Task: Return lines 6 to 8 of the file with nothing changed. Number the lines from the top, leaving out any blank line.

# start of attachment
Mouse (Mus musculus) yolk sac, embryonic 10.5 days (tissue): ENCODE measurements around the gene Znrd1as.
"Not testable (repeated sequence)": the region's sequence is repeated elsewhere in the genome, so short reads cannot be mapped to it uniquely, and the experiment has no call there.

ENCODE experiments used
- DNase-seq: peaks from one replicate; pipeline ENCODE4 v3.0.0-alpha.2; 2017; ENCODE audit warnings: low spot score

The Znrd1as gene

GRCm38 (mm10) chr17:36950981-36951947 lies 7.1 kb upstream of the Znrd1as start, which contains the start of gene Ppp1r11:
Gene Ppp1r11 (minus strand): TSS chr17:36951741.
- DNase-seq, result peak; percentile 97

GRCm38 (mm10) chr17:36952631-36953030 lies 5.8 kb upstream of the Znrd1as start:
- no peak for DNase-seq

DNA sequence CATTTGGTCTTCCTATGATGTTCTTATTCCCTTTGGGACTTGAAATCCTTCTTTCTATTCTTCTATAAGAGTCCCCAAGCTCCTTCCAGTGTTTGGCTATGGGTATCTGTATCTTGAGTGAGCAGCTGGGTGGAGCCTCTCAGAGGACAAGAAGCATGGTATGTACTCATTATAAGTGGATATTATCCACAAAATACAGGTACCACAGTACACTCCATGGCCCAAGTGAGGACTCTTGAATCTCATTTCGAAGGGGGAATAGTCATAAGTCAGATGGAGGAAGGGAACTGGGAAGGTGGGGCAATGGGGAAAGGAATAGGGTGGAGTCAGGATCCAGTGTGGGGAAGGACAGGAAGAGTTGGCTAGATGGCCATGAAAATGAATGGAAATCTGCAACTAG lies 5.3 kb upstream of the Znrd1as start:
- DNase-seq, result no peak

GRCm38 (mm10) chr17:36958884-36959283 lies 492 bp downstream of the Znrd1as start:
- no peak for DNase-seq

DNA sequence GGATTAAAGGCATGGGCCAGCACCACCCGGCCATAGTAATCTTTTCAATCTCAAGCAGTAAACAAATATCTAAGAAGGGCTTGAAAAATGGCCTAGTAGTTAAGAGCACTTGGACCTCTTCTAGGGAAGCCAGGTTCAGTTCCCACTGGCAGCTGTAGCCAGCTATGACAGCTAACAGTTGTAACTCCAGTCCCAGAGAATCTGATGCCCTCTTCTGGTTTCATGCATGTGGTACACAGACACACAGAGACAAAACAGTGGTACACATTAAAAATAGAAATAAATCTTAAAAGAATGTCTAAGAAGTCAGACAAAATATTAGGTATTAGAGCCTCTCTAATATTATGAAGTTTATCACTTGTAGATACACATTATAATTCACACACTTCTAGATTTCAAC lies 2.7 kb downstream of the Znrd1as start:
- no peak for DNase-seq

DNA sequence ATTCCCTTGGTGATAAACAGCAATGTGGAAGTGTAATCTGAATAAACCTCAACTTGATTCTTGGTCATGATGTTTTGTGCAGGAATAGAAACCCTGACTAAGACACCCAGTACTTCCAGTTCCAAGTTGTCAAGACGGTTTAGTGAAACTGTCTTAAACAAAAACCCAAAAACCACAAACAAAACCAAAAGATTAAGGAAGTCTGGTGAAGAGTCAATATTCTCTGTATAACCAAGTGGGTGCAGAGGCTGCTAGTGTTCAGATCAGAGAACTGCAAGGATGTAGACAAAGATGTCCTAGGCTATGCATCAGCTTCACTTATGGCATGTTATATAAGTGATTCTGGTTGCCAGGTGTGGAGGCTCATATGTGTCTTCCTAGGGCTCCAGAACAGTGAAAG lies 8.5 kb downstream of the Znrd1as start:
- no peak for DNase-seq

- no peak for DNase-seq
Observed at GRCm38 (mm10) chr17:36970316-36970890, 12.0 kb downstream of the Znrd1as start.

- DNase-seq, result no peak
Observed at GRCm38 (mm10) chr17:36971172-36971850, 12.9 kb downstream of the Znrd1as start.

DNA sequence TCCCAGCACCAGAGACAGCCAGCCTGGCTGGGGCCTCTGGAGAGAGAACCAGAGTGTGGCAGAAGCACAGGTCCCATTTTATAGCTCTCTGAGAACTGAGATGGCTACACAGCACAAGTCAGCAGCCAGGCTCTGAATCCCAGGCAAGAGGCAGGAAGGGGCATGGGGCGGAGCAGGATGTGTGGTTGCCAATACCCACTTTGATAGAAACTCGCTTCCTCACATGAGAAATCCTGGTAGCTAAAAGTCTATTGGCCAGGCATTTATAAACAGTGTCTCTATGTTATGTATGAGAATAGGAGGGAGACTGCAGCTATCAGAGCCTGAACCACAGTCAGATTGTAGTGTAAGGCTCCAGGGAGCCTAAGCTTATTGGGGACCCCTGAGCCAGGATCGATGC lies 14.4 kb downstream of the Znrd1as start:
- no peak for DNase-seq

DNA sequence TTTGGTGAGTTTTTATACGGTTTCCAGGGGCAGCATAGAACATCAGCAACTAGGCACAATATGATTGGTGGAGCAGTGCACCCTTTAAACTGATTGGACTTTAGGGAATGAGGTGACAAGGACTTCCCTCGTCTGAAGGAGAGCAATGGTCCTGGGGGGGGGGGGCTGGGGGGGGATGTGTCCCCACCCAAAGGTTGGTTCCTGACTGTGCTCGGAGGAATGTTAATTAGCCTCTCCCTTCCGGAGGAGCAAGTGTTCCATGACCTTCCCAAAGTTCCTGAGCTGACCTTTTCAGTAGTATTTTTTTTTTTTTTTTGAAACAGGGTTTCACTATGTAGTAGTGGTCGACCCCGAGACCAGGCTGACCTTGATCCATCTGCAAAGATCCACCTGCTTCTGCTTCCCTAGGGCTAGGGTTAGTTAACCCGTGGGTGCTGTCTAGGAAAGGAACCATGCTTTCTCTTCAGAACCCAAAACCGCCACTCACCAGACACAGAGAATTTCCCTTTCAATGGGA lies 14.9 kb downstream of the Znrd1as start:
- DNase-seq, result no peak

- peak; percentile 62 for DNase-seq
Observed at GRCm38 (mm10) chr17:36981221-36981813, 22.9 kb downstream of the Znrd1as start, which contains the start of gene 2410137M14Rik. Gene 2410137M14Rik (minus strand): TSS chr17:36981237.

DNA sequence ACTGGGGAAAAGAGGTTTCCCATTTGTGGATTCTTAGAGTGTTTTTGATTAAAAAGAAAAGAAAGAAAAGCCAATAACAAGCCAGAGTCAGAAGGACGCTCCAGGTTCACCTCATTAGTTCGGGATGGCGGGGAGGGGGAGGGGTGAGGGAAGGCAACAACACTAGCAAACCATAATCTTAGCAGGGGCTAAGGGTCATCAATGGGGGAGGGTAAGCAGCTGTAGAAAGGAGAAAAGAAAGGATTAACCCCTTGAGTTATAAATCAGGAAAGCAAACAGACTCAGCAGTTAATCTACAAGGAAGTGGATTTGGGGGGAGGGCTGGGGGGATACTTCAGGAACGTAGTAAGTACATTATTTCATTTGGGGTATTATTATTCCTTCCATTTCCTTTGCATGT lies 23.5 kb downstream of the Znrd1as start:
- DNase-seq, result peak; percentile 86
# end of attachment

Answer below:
GRCm38 (mm10) chr17:36950981-36951947 lies 7.1 kb upstream of the Znrd1as start, which contains the start of gene Ppp1r11:
Gene Ppp1r11 (minus strand): TSS chr17:36951741.
- DNase-seq, result peak; percentile 97